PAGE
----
It is eight in the morning and the health center of Casas Nuevas opens its doors to pregnant women that have their monthly appointments today.

On this occasion, trained staff from the Ministry of Health take the opportunity to speak to the pregnant women about how to protect themselves from mosquitos that transmit the Zika virus. When they are asked how much they know about Zika, the first to speak is Zenobia, who responds:

“What we know from the talks we have already been given is that Zika is transmitted by female mosquitos that can also cause dengue and chikungunya. This mosquito usually bites during the day, mainly in the early morning and late afternoon, and can live both outside and inside our homes.”

Tania Rojas, three months pregnant, also tells us that she was taught that some cases of Zika are asymptomatic. “The Ministry of Health staff told us that only 1 in every 4 people who contract the Zika virus develop symptoms, and it is very dangerous because if you are pregnant and don’t realize you have Zika, your baby can be born with microcephaly.”

As the women describe the effects of Zika, others explain how it can be prevented. Juana Idalia Urbina, who is three months pregnant, states “we should be careful with any sexual activities during pregnancy because if our partner was infected, the virus can be transmitted to the mother, and baby.” 

Both the pregnant women and the general population of Casas Nuevas are aware that the community is very vulnerable to outbreaks. In previous years there have been cases of leptospirosis, hemorrhagic dengue, cholera, and chikungunya that have caused many deaths.

The town’s environment is conducive to a possible outbreak of Zika, as there are many breeding grounds for the Aedes Aegypit mosquito. Thus, since 2015 the Ministry of Health has been conducting awareness campaigns and cleanups to eliminate the mosquito breeding grounds in an effort to curb potential cases of Zika in this small town.

Dr. José Palacios, who is responsible for the Health Center in Casas Nuevas, makes reference to the Ministry of Health recommendation that people keep water containers completely covered so that mosquitos can’t reproduce. People are instructed to bring inside all containers from the courtyards that may contain water, to get rid of utensils that they don’t use and that could serve as hatcheries, and in the case of pregnant women to wear long clothing and always sleep with mosquito nets. 

“We keep our homes clean, eliminate breeding grounds, keep dry areas where mosquitos can concentrate, and wash barrels and sinks,” Daris Vanesa Marenco, a teen who is two months pregnant, tells us.

Casas Nuevas is located approximately 190 kilometers outside of Managua. It is a small town belonging to the municipality of El Jícaral in the department of León, where there are 300 families (692 people), with 91 children under the age of 5.

For a long time, mosquitos have been a part of daily life for the families of Casas Nuevas, where there is a small artificial lake that supplies irrigation for the extensive rice crops that characterize the community.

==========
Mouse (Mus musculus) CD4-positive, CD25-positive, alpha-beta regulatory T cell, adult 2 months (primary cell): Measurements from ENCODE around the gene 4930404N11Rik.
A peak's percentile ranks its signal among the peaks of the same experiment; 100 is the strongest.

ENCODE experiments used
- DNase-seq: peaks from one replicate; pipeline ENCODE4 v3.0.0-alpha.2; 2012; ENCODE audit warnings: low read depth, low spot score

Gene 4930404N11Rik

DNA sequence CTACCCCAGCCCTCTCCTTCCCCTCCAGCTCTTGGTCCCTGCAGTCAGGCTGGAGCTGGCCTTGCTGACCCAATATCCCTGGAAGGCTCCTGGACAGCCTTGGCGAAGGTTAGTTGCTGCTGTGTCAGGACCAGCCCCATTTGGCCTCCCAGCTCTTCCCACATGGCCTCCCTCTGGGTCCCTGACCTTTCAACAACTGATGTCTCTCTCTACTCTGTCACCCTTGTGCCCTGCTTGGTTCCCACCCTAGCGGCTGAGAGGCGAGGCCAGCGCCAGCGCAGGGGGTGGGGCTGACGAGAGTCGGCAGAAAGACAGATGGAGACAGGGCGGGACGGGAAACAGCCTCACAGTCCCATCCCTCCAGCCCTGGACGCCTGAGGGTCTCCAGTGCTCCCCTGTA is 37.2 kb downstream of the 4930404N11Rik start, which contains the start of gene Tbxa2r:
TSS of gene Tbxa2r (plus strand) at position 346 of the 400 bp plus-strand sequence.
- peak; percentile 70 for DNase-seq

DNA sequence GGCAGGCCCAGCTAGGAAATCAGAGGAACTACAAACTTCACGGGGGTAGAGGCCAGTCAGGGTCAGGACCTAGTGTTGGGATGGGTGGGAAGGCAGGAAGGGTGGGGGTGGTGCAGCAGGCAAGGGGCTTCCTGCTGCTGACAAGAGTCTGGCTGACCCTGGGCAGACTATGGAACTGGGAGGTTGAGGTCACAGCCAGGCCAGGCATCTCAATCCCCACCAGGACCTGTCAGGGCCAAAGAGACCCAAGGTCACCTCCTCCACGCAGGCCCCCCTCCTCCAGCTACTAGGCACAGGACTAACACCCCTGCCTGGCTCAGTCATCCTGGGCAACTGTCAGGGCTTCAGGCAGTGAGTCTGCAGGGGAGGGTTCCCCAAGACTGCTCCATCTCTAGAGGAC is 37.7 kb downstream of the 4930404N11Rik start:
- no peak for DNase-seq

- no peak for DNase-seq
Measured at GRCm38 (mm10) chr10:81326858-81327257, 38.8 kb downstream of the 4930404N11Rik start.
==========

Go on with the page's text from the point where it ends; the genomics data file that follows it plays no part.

“The mosquito is everywhere here in Casas Nuevas, and always has been since I was a girl. But now that I am pregnant, I am scared that my baby will be born with microcephaly or some malformation. Because of this I am taking all precautions to not get bitten so that my baby is born healthy,” says Daris Vanesa Marenco.

Because of the irregular water supply in Casas Nuevas (2 hours per day), the majority of families collect water from the pond or artificial lake for domestic use, creating an environment ripe for mosquito reproduction.

“Often I have to go wash clothes in the lake and there are many mosquitos. Before I became pregnant I didn’t think much about them, but now that I know what can happen to my baby, I wear long shirts and pants to avoid being bitten,” says Zenobia.

Though Casas Nuevas has not reported any positive cases of Zika, the authorities at the Ministry of Health keep a close watch on this town because of the factors that make an outbreak possible. The Ministry of Health is supporting family and community health teams to promote awareness, cleanup activities, and lectures, among other things. These volunteer teams are made up of community members, including teachers, other leaders, young people, and children.

In light of the government-issued health alert, Save the Children’s response in Nicaragua is aimed at strengthening the institutional capacity of the Ministry of Health in the neighborhoods where their health programs are in place.  Save the Children is supporting the Ministry with fuel used for spraying pumps, mobilization of community health workers, and organization of health days. Save the Children will also support the delivery of mosquito nets to delivery centers and travel expenses of community health teams working to prevent transmission of the virus.

With support from the Ministry of Health, Save the Children is prioritizing action in 6 municipalities in León and 6 in Matagalpa. Save the Children has plans to develop an awareness campaign and distribute information about the Zika virus through communications materials including posters, brochures, and flyers so that the population can take the necessary preventive measures and eliminate mosquito hatcheries.

“Pregnant women know a lot about the virus and are taking the necessary measures to avoid contracting Zika,” says Aura Celina Rojas, a member of Save the Children’s health program in Nicaragua